|Iraq Table of Contents
In 1964 Ayatollah Khomeini was expelled from Iran to Turkey, and he was then granted asylum by Iraq. His theological erudition and idealism earned him a significant following in An Najaf, where ulama (religious leaders) and students from throughout the Shia world formed an important circle of learned men. The Baath socialist regime, however, with its secular, anticlerical stance, was never comfortable with Shia religious leaders and their followers.
Relations between the Iraqi regime and the Shia clerics deteriorated during the Imam Husayn celebrations in February 1977, when police interference in religious processions resulted in massive antigovernment demonstrations in An Najaf and in Karbala. Several thousand participants were arrested, and eight Shia dignitaries, including five members of the clergy, were sentenced to death and were executed. In 1978, in an effort to quell the Shia unrest and to satisfy the shah's request, Baghdad expelled Ayatollah Khomeini, who sought refuge in France.
In another attempt to minimize Shia dissent, the Iraqi government had deported to Iran 60,000 Shias of Iranian origin in 1974. In the months following the 1979 Islamic Revolution in Iran, the Iraqi government deported nearly 35,000 more ethnic Iranians.
Deportations, the suppression of the Shia ulama, and the death under suspicious circumstances of Shia leader Imam Musa as Sadr all contributed to the deterioration of relations between Baathist Iraq and Islamic Iran. The ranking Shia religious leader, Sayyid Abu al Qasim al Khoi, refrained from either sanctioning or opposing the Baath government, but the government feared Sadr because of his leadership qualities and because of his close association with Khomeini.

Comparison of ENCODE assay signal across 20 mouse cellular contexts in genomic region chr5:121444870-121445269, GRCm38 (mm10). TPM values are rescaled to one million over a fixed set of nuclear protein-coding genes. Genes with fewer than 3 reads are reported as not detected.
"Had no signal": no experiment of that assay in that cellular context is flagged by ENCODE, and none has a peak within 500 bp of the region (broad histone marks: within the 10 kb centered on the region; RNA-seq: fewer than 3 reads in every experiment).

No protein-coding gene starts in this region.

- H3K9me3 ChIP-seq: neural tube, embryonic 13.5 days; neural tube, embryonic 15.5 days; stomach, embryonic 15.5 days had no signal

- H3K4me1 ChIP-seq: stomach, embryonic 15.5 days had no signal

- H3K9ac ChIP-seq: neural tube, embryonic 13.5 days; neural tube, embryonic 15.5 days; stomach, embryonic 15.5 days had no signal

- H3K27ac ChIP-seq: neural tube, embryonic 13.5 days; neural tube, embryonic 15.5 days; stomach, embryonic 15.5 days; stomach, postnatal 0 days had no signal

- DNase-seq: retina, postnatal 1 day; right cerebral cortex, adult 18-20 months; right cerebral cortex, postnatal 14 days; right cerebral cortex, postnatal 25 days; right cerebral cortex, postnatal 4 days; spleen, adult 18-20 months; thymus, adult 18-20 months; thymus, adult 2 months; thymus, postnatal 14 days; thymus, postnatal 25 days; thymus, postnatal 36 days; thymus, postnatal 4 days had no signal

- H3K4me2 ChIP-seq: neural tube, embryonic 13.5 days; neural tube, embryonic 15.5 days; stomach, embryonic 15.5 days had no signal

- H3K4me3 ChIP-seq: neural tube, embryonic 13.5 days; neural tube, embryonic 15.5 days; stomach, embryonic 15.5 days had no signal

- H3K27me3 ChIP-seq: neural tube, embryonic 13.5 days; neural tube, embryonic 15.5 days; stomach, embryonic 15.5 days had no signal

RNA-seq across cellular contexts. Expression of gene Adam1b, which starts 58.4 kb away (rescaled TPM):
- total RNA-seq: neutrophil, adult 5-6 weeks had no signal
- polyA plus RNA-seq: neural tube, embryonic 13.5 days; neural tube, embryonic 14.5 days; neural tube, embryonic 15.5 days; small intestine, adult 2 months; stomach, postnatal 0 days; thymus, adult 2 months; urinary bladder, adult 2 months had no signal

Beginning in 1980, Iran actively promoted its own revolutionary vision for Iraq. All anti-Iraqi Islamic organizations, including Ad Dawah al Islamiyah, commonly called Ad Dawah and the Organization of Islamic Action were based in Tehran, where they came under the political, religious, and financial influence of the ruling clergy. To control rivalry and infighting among the different groups, Iran helped to set up the Supreme Assembly for the Islamic Revolution in Iraq (SAIRI) on November 17, 1982. It was headed by Iraqi cleric Hujjat al Islam Muhammad Baqir al Hakim. Establishing SAIRI was viewed as a step toward unifying the political and military work of all groups and as an attempt to unite them under a single command directly supervised by their Iranian counterparts. In return, SAIRI acknowledged the leadership of Khomeini as the supreme commander of the Islamic nation. Nevertheless, the majority of Iraqi Shias resisted Tehran's control and remained loyal to Iraq.
Source: U.S. Library of Congress